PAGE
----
Even as debate over the Iraq war continues to rage, signs are emerging of a convergence of opinion on how the Bush administration might begin to exit the conflict.
In a departure from previous statements, Secretary of State Condoleezza Rice said this week that the training of Iraqi soldiers had advanced so far that the current number of U.S. troops in the country probably would not be needed much longer.
President Bush will give a major speech Wednesday at the U.S. Naval Academy in Annapolis, Md., in which aides say he is expected to herald the improved readiness of Iraqi troops, which he has identified as the key condition for pulling out U.S. forces.
The administration’s pivot on the issue comes as the White House is seeking to relieve enormous pressure by war opponents. The camp includes liberals, moderates and old-line conservatives who are uneasy with the costly and uncertain nation-building effort.
It also follows agreement this week among Iraqi politicians that the U.S. troop presence ought to decrease. Meeting in Cairo, representatives of the three major ethnic and religious groups called for a U.S. withdrawal and recognized Iraqis’ “legitimate right of resistance” to foreign occupation. In private conversations, Iraqi officials discussed a possible two-year withdrawal period, analysts said.
The developments seemed to lay the groundwork for potentially large withdrawals in 2006 and 2007, consistent with scenarios outlined by Pentagon planners. The approach also tracks the thinking of some centrist Democrats, such as Sen. Joseph R. Biden Jr. of Delaware, the senior representative of his party on the Senate Foreign Relations Committee.
Some analysts say the emerging consensus might have less to do with conditions in Iraq than the deployment’s long-term strain on the U.S. military. And major questions about the readiness of Iraq’s fledgling security forces remain, posing risks for any strategy that calls for an accelerated American withdrawal.
As recently as late September, senior U.S. military commanders said during a congressional hearing that just one Iraqi battalion, about 700 soldiers, was considered capable of undertaking combat operations fully independent of U.S. support. Administration officials now dismiss that measure of readiness, saying more Iraqi units are able to conduct advanced operations each day.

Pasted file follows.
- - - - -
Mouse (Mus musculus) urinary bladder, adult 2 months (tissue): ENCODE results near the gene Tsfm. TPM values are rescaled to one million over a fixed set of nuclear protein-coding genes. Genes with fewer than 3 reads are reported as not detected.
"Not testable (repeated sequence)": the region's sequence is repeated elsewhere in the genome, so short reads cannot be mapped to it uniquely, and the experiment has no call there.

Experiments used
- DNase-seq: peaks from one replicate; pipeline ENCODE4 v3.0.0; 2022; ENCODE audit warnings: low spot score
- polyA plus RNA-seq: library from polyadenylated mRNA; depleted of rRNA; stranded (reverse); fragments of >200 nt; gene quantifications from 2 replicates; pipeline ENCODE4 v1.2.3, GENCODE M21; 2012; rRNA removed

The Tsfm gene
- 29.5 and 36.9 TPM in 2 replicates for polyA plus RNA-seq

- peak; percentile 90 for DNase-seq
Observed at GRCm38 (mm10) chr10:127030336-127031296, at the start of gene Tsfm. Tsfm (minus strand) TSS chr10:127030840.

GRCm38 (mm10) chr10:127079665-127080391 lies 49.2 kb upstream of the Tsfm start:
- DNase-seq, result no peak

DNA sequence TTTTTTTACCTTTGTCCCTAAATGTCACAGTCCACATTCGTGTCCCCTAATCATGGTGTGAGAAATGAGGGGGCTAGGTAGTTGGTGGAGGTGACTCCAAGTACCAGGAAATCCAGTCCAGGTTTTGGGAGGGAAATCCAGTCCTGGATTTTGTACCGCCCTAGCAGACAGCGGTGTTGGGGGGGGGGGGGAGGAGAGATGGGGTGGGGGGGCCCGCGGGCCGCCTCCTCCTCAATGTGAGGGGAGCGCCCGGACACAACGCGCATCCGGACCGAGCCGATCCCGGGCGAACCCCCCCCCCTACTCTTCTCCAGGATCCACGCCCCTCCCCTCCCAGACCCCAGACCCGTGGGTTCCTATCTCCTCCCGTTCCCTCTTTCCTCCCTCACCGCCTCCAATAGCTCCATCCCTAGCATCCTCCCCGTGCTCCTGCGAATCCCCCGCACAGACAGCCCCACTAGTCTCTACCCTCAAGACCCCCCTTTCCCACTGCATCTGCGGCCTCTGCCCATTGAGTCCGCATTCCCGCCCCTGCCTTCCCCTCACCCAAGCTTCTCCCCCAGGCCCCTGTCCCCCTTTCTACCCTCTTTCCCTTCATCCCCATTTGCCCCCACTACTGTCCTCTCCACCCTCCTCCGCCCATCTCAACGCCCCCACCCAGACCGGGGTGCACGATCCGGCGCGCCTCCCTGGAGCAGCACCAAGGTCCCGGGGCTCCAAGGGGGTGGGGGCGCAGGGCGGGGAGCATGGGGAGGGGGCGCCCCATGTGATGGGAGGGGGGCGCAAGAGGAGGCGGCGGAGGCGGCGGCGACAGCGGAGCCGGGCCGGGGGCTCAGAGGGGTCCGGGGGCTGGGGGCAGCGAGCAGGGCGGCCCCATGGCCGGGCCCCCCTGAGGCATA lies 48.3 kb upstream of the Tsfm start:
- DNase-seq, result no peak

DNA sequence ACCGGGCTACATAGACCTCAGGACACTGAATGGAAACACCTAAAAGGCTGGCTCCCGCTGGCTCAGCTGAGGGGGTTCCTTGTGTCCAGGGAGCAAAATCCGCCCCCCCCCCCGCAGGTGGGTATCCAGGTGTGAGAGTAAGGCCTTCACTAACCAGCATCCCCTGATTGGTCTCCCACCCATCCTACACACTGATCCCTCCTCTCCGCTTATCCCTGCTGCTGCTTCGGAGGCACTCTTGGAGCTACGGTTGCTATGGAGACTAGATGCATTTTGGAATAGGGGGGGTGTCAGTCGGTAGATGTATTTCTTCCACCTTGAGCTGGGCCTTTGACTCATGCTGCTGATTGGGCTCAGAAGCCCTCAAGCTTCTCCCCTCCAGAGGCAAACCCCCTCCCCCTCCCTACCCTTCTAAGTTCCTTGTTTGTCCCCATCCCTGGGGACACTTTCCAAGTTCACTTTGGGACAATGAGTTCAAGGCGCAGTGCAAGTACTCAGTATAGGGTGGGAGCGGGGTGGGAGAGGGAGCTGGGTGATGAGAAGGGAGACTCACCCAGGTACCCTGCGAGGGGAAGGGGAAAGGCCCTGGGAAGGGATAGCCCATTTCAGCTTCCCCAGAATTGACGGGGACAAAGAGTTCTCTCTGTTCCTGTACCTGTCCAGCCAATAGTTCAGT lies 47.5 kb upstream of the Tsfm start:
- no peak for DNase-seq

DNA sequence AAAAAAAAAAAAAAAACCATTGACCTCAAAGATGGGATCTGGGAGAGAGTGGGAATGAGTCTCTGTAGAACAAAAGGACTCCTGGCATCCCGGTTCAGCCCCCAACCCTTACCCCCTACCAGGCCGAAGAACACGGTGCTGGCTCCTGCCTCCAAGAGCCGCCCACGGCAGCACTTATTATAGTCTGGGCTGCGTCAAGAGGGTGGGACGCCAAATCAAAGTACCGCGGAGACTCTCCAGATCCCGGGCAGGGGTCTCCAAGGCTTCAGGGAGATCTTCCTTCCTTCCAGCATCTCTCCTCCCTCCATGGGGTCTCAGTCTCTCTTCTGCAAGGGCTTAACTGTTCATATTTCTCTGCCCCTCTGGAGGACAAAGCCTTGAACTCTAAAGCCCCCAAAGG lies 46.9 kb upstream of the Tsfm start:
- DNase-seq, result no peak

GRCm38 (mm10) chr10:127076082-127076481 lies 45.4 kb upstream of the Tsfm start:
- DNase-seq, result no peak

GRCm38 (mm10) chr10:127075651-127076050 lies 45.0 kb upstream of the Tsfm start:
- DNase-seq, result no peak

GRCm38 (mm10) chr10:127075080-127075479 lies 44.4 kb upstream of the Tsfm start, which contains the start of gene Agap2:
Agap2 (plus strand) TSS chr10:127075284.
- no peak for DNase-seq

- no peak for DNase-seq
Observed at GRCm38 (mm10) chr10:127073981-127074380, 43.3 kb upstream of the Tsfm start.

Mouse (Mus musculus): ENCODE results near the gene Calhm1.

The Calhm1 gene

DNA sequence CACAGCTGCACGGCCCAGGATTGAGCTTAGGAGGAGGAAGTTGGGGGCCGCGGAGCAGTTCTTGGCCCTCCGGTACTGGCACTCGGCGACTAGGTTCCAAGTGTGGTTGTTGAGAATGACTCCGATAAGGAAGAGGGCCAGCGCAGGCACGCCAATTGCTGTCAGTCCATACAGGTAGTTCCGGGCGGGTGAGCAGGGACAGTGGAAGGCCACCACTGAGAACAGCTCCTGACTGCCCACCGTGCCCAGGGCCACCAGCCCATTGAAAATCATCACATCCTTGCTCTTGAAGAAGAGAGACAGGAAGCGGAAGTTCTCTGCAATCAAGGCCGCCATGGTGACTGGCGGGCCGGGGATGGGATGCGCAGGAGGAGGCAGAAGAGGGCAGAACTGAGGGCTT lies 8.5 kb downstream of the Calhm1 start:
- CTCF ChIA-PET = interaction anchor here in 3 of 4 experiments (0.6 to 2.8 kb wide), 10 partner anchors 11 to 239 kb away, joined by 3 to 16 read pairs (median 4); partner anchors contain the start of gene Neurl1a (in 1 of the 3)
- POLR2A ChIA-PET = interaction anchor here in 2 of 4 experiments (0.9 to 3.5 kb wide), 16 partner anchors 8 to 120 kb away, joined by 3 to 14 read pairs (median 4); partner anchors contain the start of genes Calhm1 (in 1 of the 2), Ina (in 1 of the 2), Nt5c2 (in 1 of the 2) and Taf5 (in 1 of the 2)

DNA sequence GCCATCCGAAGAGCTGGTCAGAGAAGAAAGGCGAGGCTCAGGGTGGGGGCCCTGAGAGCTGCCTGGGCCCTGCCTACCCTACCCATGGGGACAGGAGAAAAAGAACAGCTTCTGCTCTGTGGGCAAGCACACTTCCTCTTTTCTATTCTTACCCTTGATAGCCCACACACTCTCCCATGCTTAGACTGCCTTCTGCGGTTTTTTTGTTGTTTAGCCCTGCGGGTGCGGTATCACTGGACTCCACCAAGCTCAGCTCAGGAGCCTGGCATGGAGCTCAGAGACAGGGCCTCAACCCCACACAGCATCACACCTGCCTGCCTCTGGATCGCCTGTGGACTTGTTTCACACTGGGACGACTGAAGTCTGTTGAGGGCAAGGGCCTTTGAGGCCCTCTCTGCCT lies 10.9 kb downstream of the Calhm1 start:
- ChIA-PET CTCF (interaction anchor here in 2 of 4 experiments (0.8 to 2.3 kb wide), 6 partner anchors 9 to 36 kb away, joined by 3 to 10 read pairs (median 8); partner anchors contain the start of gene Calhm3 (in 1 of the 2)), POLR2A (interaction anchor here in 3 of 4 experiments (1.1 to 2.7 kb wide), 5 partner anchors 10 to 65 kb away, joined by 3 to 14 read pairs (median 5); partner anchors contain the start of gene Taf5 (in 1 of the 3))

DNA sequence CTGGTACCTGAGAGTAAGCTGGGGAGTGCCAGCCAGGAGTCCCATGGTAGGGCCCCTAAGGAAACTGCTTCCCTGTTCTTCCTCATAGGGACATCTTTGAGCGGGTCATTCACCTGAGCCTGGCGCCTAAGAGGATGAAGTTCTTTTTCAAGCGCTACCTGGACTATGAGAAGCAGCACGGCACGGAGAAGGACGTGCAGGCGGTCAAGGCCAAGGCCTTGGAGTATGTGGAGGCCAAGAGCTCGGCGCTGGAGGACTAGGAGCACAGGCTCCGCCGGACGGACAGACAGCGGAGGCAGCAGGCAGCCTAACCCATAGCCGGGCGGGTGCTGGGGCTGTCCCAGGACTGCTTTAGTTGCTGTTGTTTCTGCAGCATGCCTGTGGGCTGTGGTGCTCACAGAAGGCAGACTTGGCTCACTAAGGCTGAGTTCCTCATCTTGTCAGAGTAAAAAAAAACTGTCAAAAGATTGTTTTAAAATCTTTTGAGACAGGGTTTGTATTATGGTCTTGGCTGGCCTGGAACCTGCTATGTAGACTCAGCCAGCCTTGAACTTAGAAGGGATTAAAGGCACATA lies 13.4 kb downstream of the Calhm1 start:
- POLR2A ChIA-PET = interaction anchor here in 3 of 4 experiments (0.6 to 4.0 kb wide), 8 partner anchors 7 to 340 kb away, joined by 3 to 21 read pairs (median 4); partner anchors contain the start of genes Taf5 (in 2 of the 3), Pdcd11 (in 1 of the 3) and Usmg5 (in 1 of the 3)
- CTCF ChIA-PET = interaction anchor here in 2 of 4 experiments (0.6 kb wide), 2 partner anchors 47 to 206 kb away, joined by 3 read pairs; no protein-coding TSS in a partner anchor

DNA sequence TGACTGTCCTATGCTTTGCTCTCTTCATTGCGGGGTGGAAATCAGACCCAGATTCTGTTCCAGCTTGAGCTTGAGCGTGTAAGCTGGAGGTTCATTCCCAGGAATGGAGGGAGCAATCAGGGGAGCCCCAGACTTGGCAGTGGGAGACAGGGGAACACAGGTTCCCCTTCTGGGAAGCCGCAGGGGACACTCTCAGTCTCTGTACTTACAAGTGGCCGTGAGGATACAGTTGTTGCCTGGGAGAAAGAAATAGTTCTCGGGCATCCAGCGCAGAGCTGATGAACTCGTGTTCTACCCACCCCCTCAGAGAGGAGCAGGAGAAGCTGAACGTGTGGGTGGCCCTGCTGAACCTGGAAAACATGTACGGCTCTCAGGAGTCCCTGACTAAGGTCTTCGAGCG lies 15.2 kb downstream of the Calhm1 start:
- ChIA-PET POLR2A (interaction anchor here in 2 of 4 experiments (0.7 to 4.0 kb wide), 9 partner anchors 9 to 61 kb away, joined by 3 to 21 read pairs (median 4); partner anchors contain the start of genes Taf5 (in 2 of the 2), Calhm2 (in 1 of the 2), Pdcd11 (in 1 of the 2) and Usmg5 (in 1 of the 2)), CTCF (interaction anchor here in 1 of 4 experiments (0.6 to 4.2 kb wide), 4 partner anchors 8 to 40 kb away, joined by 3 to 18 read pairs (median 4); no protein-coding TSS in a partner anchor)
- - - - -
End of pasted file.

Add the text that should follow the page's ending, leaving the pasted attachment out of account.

A former top Pentagon official who served during Bush’s first term said he believed there was a “growing consensus” on withdrawing about 40,000 troops before next year’s congressional election. That would be followed by further substantial pullouts in 2007 if it became clear that Iraqi forces could contain the insurgency.
“You’ve got the convergence of domestic pressures, Iraqi pressures and Pentagon [withdrawal] plans that have been in the works for a while,” said the former official, who requested anonymity. “This is serious.”
A senior U.S. official said that in signaling hopes for a large drawdown next year, Rice was only “stating the obvious” this week.
“It looks like things are headed in the right direction to enable that to happen in 2006,” said the official, who also spoke on condition of anonymity.
But he said those hopes could be derailed if there were setbacks. Among the upcoming markers is the Dec. 15 election for a permanent Iraqi government. Officials have said that violence is likely to increase before the vote. More than 100 U.S. troops have died in the month since the death toll reached 2,000.
U.S. officials hope that by the end of 2007, the remaining U.S. force will be small enough to not offend Iraqi sensibilities yet large enough to help Iraq’s military with reconnaissance, intelligence gathering and air power.